The Neverending Bookshop is pleased to welcome back local author Rachel Barnard with her book “Donuts In An Empty Field”! She’ll do a reading, talk about her books, answer questions, and sign copies of her work. Stop by and join us!
To celebrate Rachel breaking even on her first ever book project, she is offering her first For the Love of Donuts book (Donuts in an Empty Field) at a discounted price at this event.
RSVP to the event on Facebook HERE
Add the book to your Goodreads shelf:
Bring your used books and get store credit to the book store.
Gaston Glew is a pickle and Fanny W. Fod is a pancake. From the very beginning, the reader can tell this book will be bizarre. This story was everything I have and have not imagined about pickles and pancakes. The writing style was curt and to the point and the author spared no details when it came to sticky subjects such as suicide, death, murder, and sex but he did provide a strange perspective: that of a pickle. This pickle was not just any pickle. It was a sad pickle. Did the author choose a phallic vegetable on purpose? Pickles do come with their own associations and prejudices.
As I read the story, I felt like I could smell and taste the sickly sweetness of the maple syrup and the briny sourness of the pickled pancakes and it totally grossed me out! Cameron Pierce effectively captured all my senses in relation to pickles and pancakes, unusual subjects. Pierce has imagined every nook and cranny of these two subjects and then mashed them together in an uncommon storyline that is so bizarre I don’t know what to think. Pierce was able to capture a different perspective with his edible characters, translating death, sadness, and happiness into tangible shaped concepts.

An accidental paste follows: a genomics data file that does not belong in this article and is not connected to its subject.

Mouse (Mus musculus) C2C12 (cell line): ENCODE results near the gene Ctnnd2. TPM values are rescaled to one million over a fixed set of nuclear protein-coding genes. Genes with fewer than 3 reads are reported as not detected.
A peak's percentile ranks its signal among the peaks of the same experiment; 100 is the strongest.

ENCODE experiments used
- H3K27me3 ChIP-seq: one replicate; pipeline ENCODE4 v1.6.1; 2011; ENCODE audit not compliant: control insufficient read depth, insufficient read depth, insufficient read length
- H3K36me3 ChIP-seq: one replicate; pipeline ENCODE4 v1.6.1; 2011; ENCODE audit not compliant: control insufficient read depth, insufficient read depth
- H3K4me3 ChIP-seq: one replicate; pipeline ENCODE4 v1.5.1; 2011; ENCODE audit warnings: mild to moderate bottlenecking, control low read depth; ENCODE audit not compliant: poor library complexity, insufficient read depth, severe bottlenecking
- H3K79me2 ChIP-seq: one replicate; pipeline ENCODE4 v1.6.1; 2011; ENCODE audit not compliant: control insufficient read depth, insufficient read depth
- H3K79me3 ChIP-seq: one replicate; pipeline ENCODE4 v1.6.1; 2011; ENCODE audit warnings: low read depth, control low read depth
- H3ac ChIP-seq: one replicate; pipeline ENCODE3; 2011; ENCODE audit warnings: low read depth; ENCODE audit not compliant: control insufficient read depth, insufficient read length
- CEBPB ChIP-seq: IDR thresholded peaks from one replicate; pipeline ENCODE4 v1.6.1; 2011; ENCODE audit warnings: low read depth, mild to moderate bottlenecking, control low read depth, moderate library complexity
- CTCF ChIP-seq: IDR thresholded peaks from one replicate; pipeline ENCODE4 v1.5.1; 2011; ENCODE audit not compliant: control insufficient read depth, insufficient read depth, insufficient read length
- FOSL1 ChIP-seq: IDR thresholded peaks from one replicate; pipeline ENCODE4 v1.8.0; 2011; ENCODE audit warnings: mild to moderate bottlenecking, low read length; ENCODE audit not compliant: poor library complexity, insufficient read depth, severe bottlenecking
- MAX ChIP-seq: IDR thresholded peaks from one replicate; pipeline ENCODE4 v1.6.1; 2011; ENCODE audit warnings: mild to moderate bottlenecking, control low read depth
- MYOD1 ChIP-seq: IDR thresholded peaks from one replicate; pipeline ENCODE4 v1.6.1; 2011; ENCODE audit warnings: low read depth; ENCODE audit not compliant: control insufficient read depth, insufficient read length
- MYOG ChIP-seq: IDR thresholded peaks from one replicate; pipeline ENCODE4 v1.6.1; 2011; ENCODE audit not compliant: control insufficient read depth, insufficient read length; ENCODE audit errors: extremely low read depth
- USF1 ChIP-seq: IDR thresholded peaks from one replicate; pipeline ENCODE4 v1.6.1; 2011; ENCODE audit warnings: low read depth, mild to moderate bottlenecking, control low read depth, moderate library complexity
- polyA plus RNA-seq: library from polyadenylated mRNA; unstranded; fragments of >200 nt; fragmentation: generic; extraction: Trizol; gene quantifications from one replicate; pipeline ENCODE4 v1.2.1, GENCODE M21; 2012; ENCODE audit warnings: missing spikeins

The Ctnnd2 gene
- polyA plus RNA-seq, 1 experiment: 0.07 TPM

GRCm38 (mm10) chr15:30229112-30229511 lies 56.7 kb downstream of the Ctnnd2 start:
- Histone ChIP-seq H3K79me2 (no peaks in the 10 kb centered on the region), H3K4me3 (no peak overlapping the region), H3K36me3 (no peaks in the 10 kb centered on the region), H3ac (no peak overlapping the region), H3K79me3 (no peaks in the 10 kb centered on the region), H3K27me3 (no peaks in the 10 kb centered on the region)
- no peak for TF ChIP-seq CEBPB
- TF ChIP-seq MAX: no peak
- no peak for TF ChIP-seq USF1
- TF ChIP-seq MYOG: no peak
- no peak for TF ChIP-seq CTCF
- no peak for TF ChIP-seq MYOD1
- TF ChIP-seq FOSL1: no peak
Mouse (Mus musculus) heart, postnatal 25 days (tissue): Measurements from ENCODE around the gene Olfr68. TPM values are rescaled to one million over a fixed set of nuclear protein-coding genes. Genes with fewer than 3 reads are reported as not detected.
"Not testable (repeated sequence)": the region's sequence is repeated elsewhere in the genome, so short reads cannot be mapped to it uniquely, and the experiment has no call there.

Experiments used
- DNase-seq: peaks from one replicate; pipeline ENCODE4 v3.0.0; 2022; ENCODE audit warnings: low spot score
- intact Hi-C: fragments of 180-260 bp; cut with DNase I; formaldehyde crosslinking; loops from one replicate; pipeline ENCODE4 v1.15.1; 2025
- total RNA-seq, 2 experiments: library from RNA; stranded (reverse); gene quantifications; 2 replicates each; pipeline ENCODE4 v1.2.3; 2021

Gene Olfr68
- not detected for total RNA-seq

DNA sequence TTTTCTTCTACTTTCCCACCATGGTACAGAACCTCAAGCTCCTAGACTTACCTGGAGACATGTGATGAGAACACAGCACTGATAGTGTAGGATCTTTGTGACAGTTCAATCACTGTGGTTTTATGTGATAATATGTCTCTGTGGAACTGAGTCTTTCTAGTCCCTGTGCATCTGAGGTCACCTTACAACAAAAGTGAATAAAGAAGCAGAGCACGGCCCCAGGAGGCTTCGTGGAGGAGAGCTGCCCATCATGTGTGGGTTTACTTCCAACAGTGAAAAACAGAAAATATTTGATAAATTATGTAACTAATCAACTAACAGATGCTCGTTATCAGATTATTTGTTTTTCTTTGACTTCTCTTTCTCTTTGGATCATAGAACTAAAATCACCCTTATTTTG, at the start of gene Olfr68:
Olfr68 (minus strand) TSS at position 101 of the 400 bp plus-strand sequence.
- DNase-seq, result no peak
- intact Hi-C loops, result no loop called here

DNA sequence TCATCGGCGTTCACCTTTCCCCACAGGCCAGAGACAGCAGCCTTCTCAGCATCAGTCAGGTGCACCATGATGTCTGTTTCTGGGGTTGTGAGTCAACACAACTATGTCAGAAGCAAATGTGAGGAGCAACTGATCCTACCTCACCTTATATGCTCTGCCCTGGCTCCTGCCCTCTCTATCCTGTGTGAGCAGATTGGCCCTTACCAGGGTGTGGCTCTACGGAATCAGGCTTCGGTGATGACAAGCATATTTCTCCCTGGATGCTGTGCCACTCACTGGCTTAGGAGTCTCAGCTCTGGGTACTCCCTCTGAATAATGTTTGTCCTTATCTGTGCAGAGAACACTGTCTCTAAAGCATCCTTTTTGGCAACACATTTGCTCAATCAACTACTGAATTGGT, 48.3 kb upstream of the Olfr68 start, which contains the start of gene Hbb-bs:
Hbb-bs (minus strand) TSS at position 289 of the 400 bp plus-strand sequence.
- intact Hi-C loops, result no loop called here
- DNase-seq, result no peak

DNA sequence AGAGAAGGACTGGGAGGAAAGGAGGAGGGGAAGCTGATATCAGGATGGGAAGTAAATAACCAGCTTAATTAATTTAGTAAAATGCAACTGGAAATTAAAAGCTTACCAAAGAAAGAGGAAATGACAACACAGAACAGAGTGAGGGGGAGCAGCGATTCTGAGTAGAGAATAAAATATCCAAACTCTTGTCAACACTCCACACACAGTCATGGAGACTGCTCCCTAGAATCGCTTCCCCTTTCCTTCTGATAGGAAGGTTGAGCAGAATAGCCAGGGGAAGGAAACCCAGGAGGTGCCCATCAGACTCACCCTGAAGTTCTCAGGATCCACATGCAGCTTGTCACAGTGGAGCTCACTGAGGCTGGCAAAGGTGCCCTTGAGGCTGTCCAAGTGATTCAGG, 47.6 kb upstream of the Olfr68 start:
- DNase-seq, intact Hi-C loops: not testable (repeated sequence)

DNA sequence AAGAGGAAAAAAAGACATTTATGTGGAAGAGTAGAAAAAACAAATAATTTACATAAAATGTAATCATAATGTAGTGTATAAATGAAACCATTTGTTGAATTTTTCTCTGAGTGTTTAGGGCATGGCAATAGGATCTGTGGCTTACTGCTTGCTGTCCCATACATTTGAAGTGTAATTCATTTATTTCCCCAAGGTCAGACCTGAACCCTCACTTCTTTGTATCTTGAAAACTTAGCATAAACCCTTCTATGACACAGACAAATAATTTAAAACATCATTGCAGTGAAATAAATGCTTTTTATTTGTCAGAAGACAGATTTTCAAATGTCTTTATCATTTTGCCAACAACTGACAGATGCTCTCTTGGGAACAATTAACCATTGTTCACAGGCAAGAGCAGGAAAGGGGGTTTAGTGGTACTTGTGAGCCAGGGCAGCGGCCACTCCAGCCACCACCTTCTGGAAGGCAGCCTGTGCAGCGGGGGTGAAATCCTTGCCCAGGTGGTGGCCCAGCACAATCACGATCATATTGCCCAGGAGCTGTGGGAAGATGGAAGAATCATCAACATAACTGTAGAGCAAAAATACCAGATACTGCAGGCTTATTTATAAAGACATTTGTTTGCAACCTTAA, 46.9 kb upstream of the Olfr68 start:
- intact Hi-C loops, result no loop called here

The plot was straightforward, to find Happiness (as a pickle) but the plot seemed wandering and mildly purposeless. I thought the story got a little chatty with the author’s own musings on the subjects of happiness and sadness with too much emphasis placed on the characters’ thoughts and feelings. However, Pierce wrote a wonderfully imaginative story about what could and would happen if pickles and pancakes were alive in a world where unequivocal certainties are not complete realities on Pancake Island.
Pierce’s writing style reminded me of the curiosity of The Little Prince by Antoine de Saint-Exupéry mixed with the emotional wanderings of The Missing Piece Meets the Big O by Shel Silverstein.
Would I recommend this book?
This book is different. If you are not willing to read something bizarre, then I would not recommend this book. Also, the detailed sex scene might be overwhelming for certain readers (even when it’s between two made-up characters: a pickle and a pancake). I enjoyed the book, it gave me some ideas for my own unusual fiction. Also, the author is highly imaginative and I appreciated reading the book just for the odd tidbits of imagination.